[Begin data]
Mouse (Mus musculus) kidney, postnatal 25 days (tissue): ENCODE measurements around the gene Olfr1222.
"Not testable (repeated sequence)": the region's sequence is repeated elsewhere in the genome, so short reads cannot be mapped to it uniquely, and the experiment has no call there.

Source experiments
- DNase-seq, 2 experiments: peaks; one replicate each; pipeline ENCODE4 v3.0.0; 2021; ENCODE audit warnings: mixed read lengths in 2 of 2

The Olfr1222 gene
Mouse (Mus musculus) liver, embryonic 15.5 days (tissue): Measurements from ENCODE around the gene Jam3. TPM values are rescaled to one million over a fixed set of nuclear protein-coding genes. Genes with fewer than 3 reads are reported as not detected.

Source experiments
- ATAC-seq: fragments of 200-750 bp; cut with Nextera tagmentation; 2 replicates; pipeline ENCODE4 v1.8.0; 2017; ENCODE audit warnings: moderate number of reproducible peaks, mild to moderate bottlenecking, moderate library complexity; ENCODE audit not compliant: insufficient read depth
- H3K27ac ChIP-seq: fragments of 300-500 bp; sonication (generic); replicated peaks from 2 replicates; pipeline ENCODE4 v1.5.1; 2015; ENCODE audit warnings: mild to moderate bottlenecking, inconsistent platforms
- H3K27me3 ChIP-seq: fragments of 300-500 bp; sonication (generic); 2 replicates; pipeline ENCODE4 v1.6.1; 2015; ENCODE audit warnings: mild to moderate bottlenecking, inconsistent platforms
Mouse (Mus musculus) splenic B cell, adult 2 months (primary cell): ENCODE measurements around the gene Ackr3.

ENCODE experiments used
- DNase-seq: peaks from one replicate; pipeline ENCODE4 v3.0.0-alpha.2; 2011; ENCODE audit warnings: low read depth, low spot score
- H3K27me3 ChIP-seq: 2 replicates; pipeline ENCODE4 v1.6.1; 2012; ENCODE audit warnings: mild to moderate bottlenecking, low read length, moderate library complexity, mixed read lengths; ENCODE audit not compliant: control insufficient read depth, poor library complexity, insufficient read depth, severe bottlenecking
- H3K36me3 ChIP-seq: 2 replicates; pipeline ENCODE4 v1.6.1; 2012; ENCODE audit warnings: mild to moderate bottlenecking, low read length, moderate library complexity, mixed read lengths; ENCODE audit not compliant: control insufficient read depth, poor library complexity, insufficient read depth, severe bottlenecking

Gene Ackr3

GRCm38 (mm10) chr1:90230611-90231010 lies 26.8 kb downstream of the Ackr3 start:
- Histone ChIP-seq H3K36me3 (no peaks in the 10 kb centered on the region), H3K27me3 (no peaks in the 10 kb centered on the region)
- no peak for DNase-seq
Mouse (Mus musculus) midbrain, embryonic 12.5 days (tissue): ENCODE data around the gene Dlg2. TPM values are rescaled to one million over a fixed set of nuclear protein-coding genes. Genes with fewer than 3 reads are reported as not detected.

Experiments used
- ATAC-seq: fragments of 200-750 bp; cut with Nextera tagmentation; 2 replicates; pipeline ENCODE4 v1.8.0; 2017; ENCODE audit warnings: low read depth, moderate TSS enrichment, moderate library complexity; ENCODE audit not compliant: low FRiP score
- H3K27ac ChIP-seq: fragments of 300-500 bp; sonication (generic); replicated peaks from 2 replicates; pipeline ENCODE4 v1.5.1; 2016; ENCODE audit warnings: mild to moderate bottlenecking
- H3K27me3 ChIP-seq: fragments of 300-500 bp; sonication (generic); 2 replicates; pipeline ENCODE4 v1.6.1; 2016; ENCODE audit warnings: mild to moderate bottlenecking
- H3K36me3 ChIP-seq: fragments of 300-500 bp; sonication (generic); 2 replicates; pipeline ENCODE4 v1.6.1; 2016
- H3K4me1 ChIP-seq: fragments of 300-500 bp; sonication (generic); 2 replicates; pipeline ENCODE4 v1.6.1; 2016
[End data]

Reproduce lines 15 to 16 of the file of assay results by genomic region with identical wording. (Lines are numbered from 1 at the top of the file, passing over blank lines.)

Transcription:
- H3K36me3 ChIP-seq: 2 replicates; pipeline ENCODE4 v1.6.1; 2012; ENCODE audit warnings: mild to moderate bottlenecking, low read length, moderate library complexity, mixed read lengths; ENCODE audit not compliant: control insufficient read depth, poor library complexity, insufficient read depth, severe bottlenecking

Gene Ackr3